She was elected president of the International Association for Feminist Economists in 2002, and has been an associate editor of the journal Feminist Economics since 1995.
- 1 Focus
- 2 Education
- 3 Professional achievements
- 4 Professional involvements
- 5 Books
- 5.1 Who Pays for the Kids? Gender and the Structures of Constraint (1994)
- 5.2 The Ultimate Field Guide to the U.S. Economy (2000)
- 5.3 The Invisible Heart: Economics and Family Values (2001)
- 5.4 Family Time: The Social Organization of Care (2004)
- 5.5 Valuing Children: Rethinking the Economics of the Family (2008)
- 5.6 Greed, Lust and Gender: A History of Economic Ideas (2009)
- 6 Selected Journal Articles
- 7 References
- 8 External links
Folbre focuses on the economics of care, which she defines as, “work that involves connecting to other people, trying to help people meet their needs, things like the work of caring for children, caring for the elderly, caring for sick people or teaching is a form of caring labor,” and she adds that caring labor can be paid or unpaid. Folbre argues that mainstream economists do not pay enough attention to the economics of care. This is detrimental to women because the exclusion of non-market and care work from mainstream economic analysis can marginalize women and children and undervalue their contributions to the home and the community.
Care is a unique form of work because it is “intrinsically motivated,” in that not just money motivates people to care. Folbre argues that care work has been historically undervalued because it has been historically provided by women at low or no cost, and goes far to explain why women earn less than men. To this end, Folbre questions why women would even take care jobs and argues that the social construction of femininity links femininity and care. Folbre argues that only by working collectively to ensure a greater supply and quality of care, independent of the market, can we ensure that the responsibility of care is equitably distributed and not disproportionately placed upon women.
In her well-known book The Invisible Heart, Folbre explores the market and the individualistic competition that it engenders, and argues that the necessary care of elders and children is not provided in the market, yet is still absolutely necessary for society. Historically women have provided this care, whether as non-market work or low-paying market work. Folbre examines the social and governmental structures that support and provide for care, and their evolution throughout history. She concludes with the answer that we all have a responsibility to care for others, and provides a vision for the future in which care and care work are given greater priority and support.
Folbre has also written extensively on the social organization of time, namely the time allotted to care for children and the elderly and how family policies and social institutions limit the choices people can make between paid and unpaid work.
Folbre kept the blog 'Care Talk: coordinating research on care provision' from 2008 to 2009. She is a contributor to the New York Times Economix blog, an opportunity she has said she relishes because, "most academics spend a lot of time writing stuff that very few people will ever read."
Folbre received a B.A. in philosophy from the University of Texas in 1971, an M.A. in Latin American studies from UT in 1973, and a Ph.D. in economics from the University of Massachusetts Amherst in 1979.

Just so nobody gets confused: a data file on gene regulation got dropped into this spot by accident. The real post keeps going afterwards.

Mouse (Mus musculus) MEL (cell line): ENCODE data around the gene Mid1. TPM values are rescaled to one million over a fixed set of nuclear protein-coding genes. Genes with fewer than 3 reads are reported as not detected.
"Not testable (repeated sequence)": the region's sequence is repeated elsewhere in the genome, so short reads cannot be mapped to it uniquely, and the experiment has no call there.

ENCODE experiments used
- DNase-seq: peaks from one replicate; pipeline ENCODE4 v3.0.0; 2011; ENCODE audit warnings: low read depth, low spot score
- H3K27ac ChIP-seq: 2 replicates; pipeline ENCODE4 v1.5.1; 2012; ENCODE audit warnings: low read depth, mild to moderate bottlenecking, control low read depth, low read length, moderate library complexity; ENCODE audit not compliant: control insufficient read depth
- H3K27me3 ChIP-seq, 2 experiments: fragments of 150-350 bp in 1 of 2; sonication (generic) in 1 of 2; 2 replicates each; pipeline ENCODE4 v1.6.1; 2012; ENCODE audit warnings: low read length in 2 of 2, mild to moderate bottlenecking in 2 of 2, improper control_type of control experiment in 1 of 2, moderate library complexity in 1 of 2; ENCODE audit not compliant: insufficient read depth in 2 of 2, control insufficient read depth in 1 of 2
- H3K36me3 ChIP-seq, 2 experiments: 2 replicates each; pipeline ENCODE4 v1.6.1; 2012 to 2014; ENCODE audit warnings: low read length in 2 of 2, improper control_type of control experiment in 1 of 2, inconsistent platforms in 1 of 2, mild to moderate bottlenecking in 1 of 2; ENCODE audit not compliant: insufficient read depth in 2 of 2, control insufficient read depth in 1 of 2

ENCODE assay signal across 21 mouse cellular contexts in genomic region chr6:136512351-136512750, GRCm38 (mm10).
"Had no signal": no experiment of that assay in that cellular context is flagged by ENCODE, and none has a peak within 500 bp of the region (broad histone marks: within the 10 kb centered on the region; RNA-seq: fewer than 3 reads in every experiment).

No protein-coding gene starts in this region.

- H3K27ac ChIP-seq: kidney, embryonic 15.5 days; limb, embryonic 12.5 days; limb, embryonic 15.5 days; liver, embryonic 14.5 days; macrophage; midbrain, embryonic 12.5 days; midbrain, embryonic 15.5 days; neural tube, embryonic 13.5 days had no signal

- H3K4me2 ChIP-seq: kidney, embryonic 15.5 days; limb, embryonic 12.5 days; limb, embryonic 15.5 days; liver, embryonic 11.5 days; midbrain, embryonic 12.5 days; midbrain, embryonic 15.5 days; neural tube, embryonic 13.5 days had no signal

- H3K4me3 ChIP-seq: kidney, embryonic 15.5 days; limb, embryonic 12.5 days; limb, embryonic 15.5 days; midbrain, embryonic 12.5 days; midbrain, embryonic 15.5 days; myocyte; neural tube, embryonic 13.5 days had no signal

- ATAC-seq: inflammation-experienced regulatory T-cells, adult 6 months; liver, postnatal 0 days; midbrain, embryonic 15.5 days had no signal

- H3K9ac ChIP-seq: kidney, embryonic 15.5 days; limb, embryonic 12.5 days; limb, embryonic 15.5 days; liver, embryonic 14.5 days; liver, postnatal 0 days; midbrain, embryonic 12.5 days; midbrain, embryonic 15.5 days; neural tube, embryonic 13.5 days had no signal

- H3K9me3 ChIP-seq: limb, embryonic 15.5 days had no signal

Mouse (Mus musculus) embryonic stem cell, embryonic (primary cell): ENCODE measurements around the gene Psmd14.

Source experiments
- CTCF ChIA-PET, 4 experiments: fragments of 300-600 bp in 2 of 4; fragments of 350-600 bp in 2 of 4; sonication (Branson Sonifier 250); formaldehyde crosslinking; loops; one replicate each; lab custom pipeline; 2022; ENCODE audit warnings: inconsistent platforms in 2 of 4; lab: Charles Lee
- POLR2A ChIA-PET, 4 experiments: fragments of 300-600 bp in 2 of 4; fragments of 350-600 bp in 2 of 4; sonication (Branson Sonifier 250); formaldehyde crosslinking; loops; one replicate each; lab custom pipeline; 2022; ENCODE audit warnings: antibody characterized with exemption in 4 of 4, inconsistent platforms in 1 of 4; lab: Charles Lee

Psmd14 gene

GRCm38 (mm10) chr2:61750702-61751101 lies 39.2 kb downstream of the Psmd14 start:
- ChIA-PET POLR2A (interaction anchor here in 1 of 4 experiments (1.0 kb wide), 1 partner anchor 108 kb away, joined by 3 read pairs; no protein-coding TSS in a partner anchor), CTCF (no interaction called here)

Folbre was awarded a Post-Doctoral Research Fellowship by the Yale University Economic Growth center in 1979-1980. From 1995-1996 she received the French-American Foundation Fellowship for teaching and research in Paris. In 1999 she was awarded the Olivia Shieffelin Nordberg Award for Excellence in Writing and Editing in the Population Sciences, and in April 2004 she was named the Charlotte Perkins Gilman Fellow at the American Academy of Political and Social Science.
In 1989 Folbre was awarded a National Science Foundation grant to study Women’s Work and Women’s Households in Western Massachusetts between 1880-1910. She was awarded a five- year fellowship with the MacArthur Foundation in 1998, and the Leontief Prize of the Global Development and Environment Institute at Tufts University in 2004.
She was elected president of the International Association for Feminist Economics in 2002, and has been an associate editor of the journal Feminist Economics since 1995.
As of 2004 she was a member of the National Academy of Science Panel, which studied the design of non-market accounts. She has been a board member of the Foundation for Child Development since 2000, a member of the National Advisory Commission of Child Care and Early Education as well as the National Organization for Women Legal Defense and Education Fund since 2004.
In this book, Folbre discusses how women’s transition from the role of primary providers of care work to market-related production presents women with dilemmas. Even with women entering the paid labor force in growing numbers, they are still expected to perform most of the unpaid domestic labor. Women must choose how to divide their time between personal development and fulfillment and the expectations imposed by social norms. An increasing number of single mothers struggle with little or no support from estranged fathers, and while government subsidies may be available, they often only account for a portion of the support that once took place within families.